Iran, with eye on long-term economy, urges baby boom

August 6, 2012 • Family Planning, Daily Email Recap

Unfortunately, the following story reports on the Iranian government’s decision to scrap their national family program and instead urge a “baby boom” — ostensibly to deal with an aging population “problem” and the President’s stated concern that their population might stop growing and begin to shrink someday.

Iran, with eye on long-term economy, urges baby boom

In another cyclical reversal of its birth-control stance, the Iranian government is encouraging citizens to have more children, a move officials hope will defray medical and social-security costs for an aging population.


The Associated Press


TEHRAN, Iran – Iran’s new message to parents: Get busy and have babies.

In a major reversal of once far-reaching family-planning policies, authorities are now slashing its birth-control programs in an attempt to avoid an aging demographic similar to many Western countries that are struggling to keep up with state medical and social-security costs.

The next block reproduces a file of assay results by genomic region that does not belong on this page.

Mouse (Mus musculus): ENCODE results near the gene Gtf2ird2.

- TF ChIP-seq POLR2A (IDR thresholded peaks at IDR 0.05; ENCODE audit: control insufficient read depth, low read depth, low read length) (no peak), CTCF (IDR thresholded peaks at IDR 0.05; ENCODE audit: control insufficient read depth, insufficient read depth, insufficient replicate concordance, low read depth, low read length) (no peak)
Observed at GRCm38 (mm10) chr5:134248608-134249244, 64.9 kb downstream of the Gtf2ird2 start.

The changes – announced in Iranian media last week – came after Supreme Leader Ayatollah Ali Khamenei described the country’s wide-ranging contraceptive services as “wrong.” The independent Shargh newspaper quoted Mohammad Esmail Motlaq, a Health Ministry official, as saying family-planning programs have been cut from the budget for the current Iranian year, which began in March.

It’s still unclear, however, whether the high-level appeals for bigger families will translate into a new population spike. Iran’s economy is stumbling under a combination of international sanctions, inflation and double-digit unemployment. Many young people, particularly in Tehran and other large cities, are postponing marriage or keeping their families small because of the uncertainties.

Ali Reza Khamesian, a columnist whose work appears in several pro-reform newspapers, said the change in policy also may be an attempt to send a message to the world that Iran is not suffering from sanctions imposed over the nuclear program that the West suspects is aimed at producing weapons – something Tehran denies.

More than half of Iran’s population is under 35 years old. Those youth form the base of opposition groups, including the so-called Green Movement that led unprecedented street protests after President Mahmoud Ahmadinejad’s disputed re-election in 2009. Some experts have said that trying to boost the numbers for upcoming generations also could feed future political dissent.

To read the full article, please click here:

Current World Population


Net Growth During Your Visit